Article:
A number of US troops could remain in southern Syria even after the military pulls its forces out of the north of the country, a senior official told NBC news.
The senior official said the Trump administration wants to hear from Israel and Jordan before making decisions on the withdrawal process, including consultations on the importance of the Al-Tanf military outpost in southern Syria and whether it can be moved from its current location.
According to the Friday report, US troops remaining at the base could reassure Israeli officials after US President Donald Trump’s surprise announcement that he would withdraw American troops from Syria rattled Jerusalem.
Israeli officials have expressed concern that America’s absence would open the door for Tehran to create a so-called “land bridge” from Iran, through Iraq and Syria, into Lebanon and to the Mediterranean Sea.
The disclosure came ahead of US national security adviser John Bolton’s statement on Saturday that Syria should not see the upcoming American troop withdrawal from the country as an excuse to use chemical weapons.
Speaking to reporters on his plane shortly before landing in Tel Aviv, Bolton warned President Bashar Assad’s regime that the use of chemical weapons in the future would not be tolerated.
“There is absolutely no change in the US position against the use of chemical weapons by the Syrian regime and absolutely no change in our position that any use of chemical weapons would be met by a very strong response, as we’ve done twice before,” Bolton said, according to the Reuters news agency.
“So the regime, the Assad regime, should be under no illusions on that question.”
Trump’s top national security adviser added: “As we elaborate how the withdrawal is going to occur and the circumstances, we don’t want the Assad regime to see what we do as representing any diminution in our opposition to the use of weapons of mass destruction.”
If chemical weapons were to be used, “a lot of options would be on the table … if they don’t heed the lessons of those two strikes the next one will be more telling,” Bolton said.
Bolton is visiting Israel and Turkey in a bid to shore up support from America’s partners amid increasing tensions in the region. US Secretary of State Mike Pompeo will next week make an eight-country tour of the region with a similar aim.
Bolton will focus on Syria and “how the US will work with allies and partners to prevent the resurgence of ISIS, stand fast with those who fought with us against ISIS, and counter Iranian malign behavior in the region,” according to National Security Council spokesman Garrett Marquis.
The national security adviser is scheduled to meet with Prime Minister Benjamin Netanyahu before being joined in Turkey by the newly announced US special envoy for the anti-Islamic State coalition, Jim Jeffrey, and the chairman of the Joint Chiefs of Staff, Gen. Joseph Dunford. They are expected to pressure Turkish officials not to launch an offensive targeting Kurdish fighters in Syria.
Turkey considers the Kurdish People’s Protection Units, or YPG, a terrorist group linked to an insurgency within its own borders.
Pompeo told Newsmax Thursday that “ensuring that the Turks don’t slaughter the Kurds” was part “of the American mission set,” a comment that Turkey said showed a lack of information about the situation.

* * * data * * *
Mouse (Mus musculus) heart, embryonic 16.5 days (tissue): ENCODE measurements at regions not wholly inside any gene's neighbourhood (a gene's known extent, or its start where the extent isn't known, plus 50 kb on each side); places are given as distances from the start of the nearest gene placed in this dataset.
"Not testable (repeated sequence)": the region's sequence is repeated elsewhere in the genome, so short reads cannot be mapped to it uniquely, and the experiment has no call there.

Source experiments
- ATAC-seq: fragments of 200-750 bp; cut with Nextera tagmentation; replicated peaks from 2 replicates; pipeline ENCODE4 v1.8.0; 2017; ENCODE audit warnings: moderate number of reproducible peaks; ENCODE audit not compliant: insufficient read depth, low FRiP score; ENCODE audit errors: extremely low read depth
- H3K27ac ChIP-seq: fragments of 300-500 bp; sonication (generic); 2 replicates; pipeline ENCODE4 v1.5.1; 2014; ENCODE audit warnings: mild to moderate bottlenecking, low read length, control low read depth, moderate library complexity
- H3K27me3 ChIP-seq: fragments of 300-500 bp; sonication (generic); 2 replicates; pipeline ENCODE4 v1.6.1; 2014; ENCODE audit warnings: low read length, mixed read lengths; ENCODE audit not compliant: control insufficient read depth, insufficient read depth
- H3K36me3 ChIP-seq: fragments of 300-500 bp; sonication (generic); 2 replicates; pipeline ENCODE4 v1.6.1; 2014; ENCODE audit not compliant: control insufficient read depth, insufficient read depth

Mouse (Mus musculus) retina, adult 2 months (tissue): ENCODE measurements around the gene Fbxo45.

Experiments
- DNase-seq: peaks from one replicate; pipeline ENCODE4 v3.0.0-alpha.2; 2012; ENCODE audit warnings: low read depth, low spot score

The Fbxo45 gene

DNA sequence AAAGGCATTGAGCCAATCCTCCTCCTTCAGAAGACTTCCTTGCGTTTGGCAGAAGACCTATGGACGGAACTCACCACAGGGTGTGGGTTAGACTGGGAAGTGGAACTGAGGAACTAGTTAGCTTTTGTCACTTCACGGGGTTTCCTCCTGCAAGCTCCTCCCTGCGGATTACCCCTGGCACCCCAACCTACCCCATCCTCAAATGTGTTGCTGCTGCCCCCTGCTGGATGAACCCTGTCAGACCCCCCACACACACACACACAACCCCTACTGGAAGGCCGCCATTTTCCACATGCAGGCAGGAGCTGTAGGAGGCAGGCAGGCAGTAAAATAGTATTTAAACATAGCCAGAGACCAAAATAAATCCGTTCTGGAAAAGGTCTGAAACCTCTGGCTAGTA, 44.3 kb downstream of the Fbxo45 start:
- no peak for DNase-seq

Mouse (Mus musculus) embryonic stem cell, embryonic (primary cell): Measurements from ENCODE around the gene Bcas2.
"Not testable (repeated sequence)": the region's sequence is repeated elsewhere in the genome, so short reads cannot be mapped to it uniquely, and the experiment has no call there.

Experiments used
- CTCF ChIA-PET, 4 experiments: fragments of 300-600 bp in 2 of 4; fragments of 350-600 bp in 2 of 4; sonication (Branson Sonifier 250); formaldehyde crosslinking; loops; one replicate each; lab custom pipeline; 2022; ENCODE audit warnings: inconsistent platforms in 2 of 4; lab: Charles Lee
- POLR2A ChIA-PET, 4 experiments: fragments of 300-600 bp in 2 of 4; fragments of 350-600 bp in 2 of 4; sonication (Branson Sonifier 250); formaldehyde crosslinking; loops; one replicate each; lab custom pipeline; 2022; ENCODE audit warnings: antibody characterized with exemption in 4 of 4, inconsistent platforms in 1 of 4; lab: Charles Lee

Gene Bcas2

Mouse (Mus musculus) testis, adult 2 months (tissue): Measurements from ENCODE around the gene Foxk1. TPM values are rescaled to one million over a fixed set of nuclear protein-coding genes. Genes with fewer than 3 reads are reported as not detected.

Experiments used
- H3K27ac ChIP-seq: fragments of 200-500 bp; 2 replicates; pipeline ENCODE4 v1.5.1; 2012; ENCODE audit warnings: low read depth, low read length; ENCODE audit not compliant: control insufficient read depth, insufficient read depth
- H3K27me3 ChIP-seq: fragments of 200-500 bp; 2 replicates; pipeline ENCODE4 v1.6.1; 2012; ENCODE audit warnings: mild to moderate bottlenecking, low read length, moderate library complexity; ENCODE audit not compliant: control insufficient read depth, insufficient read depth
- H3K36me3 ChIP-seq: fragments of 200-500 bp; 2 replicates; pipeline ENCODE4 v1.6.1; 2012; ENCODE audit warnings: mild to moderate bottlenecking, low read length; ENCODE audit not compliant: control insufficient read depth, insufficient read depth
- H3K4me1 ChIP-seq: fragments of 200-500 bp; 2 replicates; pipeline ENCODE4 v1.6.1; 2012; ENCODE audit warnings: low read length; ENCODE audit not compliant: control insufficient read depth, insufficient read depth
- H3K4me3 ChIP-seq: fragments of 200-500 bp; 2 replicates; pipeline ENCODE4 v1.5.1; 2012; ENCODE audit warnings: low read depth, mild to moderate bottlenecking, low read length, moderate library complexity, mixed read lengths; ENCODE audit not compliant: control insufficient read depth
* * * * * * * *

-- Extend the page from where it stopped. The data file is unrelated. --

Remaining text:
A State Department official, speaking on condition of anonymity to preview Pompeo’s trip, said the secretary’s aim was to counter “false narratives” that the US is abandoning the Middle East and to make the point that Iran continues to be a threat. “We are not going anywhere,” the official said.
In addition to Jordan, Pompeo plans stops in Egypt, Bahrain, the United Arab Emirates, Qatar, Saudi Arabia, Oman and Kuwait. The US hopes each country will play a significant role in a planned regional strategic partnership being called an “Arab NATO.”
The situation in Syria is set to become even more fragile after Trump announced last month that he will pull all American ground troops out of the country. The US had been leading the coalition against the Islamic State terror group, while also helping to thwart the establishment of permanent Iranian military infrastructure in Syria.
This week, Trump sparked further consternation in Israel when he said that Iran “can do what they want” in Syria, appearing to give Tehran free rein to further entrench itself in the country, though he also said Iran was pulling its forces out of the country.
A senior Israeli official said Monday that Netanyahu has asked Trump to stagger the US withdrawal over a lengthy period of time, rather than carry out an immediate pullout.
The New York Times then reported that Trump has agreed to allow the US military to gradually pull troops out of Syria over a period of about four months, rather than the rapid withdrawal he had initially indicated when announcing the measure.
Netanyahu said that the US pullout will not deter Israel from continuing to attack Iranian military interests in Syria. On Thursday, he told IDF cadets at Bar Ilan University that Israel was continuing to “act determinedly against anyone seeking to endanger us.”
Meanwhile, Pompeo told Netanyahu earlier this week the planned withdrawal of forces from Syria would not alter America’s commitment to countering Iranian aggression and maintaining Israel’s security.
“The decision by the president on Syria in no way changes anything that this administration is working on alongside Israel,” Pompeo said at a joint press conference with Netanyahu in Brazil.
A senior diplomatic official said that Pompeo assured Netanyahu during the meeting that the planned withdrawal of US ground forces from Syria will not alter Washington’s commitment to countering Iranian aggression and maintaining Israel’s security.